And in many ways what today is partly about is the process of thinking about how we listen to what the Holy Spirit is saying because the conductor of the orchestra is not Phil, or a bishop, or whoever; it is the Holy Spirit of God, who brings the whole church together – and brings the whole church together in order that it may go outwards.

So, what this day is about is the process of thinking a bit more about how Fresh Expressions and all that goes with it – and I’m using the term as shorthand – is integrated, is part of that orchestra, plays in the same tune and that the orchestra plays the same tune that Fresh Expressions is playing; that we are together as one. Not so that we all have a nice, good, effective system internally but so that as God’s people in this land, we begin to achieve what God is calling us to do.

And one of the things that has particularly struck me thinking about today, and thinking with Chris Russell about today is the way in which much of what you are doing reflects some of the priorities that are on my mind under the quinquennial goals. A characteristic of fresh expressions’ work is a commitment to prayer; it’s quite often the old prayer that we mostly pray, most days which is, ‘O God, help’ because you find yourself up to your neck in something and you just don’t know how you’re going to do it and there’s some wretched person breathing down your neck saying, ‘show us the evidence that this works!’ And you’re just thinking, ‘O God, help.’

But actually prayer is a characteristic that one sees in many fresh expressions because of the fact that they draw people to faith and to relationship with Christ and the most natural thing, especially for new Christians to do, is not strategic plans but passionate prayer - and pioneers, and fresh expressions, are deeply embedded there.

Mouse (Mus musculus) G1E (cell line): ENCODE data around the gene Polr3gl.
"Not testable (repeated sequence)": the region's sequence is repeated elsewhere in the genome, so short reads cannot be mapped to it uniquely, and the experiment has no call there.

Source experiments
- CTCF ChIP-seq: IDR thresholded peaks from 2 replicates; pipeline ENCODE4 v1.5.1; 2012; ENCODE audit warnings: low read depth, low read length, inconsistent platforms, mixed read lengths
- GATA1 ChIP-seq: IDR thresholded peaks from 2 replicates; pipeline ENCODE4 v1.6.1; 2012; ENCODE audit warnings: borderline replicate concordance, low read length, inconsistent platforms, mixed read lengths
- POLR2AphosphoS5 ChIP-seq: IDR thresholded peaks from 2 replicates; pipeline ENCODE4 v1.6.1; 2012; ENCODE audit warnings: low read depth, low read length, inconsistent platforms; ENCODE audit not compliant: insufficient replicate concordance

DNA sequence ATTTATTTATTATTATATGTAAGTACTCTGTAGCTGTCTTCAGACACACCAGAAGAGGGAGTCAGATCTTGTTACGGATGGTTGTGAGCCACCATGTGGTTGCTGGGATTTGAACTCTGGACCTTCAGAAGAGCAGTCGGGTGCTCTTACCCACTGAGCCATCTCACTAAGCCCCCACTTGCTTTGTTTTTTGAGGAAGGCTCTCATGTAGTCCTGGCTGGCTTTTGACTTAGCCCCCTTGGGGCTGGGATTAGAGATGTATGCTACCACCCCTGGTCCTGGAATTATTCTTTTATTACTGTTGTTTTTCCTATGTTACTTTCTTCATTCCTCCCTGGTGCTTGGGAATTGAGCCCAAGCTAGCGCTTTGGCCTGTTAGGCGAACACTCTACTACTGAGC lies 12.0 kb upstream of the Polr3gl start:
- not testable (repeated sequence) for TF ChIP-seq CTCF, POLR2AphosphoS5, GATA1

Reconciliation is about the business of living in diversity in a diverse world in a way that draws people face to face with Jesus Christ and reconciliation happens in the church, not when we look inwards at each other but when we look outward and begin to work together for the good of the Kingdom of God because at that moment, somehow, the issues we’re dealing with become manageable – not least because the issues we’re facing outside us are so enormous that the issues we struggle with inside get put in their proper perspective. And that’s true all over the country. So if the church is to be a truly reconciled church, I mean the church of God in this land not just the Church of England because I’m thinking of Martyn (Atkins, General Secretary of the Methodist Church), URC, and all the rest, to be truly reconciled; it would be a church that is playing the tune that the Holy Spirit orchestrates amongst us. And Fresh Expressions is crucial to that, being part of that.

And lastly, evangelism and witness. That hardly needs adding but it is something that is one of my passions. It has been such a gift, Fresh Expressions, to evangelism and witness across the country but it isn’t everything. It is something when it works with everyone else; none of us is in a position to say – and I think someone said this before, ‘I have no need of you.’

It is essential that we operate, we improvise. It is a jazz band more than an orchestra but it is one which must improvise in tune, in harmony, together. We serve a God of fire and Spirit. Set England ablaze is our job, set England ablaze. It’s an eternal job not a temporary one, it’s one which will last forever; that is worth everything we can give it. It is a job that is in the hand of God; it is a job that requires Fresh Expressions to be utterly normal within the life of the Church of England – within its training, within its sector ministry, within its mission action planning. It requires each to see that they need the other; it requires the orchestration and the inspiration of the Spirit of God.